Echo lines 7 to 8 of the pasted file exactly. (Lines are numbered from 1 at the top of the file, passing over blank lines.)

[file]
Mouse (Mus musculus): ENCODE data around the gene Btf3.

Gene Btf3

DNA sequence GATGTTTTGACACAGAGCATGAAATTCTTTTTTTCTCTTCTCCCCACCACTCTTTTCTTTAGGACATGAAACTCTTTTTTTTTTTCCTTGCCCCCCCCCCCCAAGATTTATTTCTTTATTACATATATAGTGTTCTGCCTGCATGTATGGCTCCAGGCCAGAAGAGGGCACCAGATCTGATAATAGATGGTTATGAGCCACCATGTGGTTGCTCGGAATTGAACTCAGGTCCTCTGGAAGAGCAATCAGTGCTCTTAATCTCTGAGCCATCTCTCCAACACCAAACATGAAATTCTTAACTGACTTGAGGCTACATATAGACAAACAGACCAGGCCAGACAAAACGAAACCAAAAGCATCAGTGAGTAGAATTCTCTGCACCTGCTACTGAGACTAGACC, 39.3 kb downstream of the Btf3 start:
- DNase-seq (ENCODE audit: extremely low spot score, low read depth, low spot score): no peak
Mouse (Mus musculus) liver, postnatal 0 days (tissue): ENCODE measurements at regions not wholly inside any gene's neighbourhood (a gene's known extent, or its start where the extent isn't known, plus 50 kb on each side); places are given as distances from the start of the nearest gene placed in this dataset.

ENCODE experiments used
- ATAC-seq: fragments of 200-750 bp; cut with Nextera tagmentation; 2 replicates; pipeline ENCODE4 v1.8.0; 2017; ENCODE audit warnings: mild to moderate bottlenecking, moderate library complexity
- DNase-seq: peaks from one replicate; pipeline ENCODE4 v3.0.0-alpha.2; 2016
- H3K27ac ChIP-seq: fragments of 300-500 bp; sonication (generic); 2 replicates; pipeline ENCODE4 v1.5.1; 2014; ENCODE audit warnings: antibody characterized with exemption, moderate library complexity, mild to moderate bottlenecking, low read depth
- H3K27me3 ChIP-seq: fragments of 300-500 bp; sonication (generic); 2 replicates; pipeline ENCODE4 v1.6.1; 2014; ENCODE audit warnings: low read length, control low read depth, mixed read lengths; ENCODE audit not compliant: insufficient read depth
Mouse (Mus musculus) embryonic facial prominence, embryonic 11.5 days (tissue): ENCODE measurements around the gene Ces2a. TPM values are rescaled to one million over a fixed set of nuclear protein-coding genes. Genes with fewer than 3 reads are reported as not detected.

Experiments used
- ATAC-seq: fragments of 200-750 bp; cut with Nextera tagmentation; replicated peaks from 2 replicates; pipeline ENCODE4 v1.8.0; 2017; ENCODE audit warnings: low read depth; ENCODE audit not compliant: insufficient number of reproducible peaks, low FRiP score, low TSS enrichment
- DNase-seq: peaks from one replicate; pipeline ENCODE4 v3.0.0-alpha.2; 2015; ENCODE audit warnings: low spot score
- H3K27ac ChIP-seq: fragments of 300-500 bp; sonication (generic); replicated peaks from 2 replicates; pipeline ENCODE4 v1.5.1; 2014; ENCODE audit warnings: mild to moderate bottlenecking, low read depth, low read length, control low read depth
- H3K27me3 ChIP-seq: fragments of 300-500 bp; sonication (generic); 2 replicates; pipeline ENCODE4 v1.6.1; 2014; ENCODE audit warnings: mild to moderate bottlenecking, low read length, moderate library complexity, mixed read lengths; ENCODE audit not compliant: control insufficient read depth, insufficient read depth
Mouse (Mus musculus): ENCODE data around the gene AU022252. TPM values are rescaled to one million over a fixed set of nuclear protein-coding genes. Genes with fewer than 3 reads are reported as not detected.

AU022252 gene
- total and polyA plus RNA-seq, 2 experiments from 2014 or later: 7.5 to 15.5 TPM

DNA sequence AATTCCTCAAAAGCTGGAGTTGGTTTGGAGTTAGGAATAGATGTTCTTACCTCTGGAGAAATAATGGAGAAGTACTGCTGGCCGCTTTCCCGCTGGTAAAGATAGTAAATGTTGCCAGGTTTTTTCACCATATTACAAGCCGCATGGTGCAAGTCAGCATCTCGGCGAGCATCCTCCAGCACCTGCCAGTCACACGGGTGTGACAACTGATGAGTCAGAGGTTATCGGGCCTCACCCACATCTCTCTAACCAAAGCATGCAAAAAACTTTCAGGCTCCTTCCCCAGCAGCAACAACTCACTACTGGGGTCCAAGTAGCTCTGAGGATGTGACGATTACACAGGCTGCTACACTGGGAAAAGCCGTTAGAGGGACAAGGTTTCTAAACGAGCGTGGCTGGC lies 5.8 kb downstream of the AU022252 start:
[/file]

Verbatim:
- ATAC-seq: fragments of 200-750 bp; cut with Nextera tagmentation; 2 replicates; pipeline ENCODE4 v1.8.0; 2017; ENCODE audit warnings: mild to moderate bottlenecking, moderate library complexity
- DNase-seq: peaks from one replicate; pipeline ENCODE4 v3.0.0-alpha.2; 2016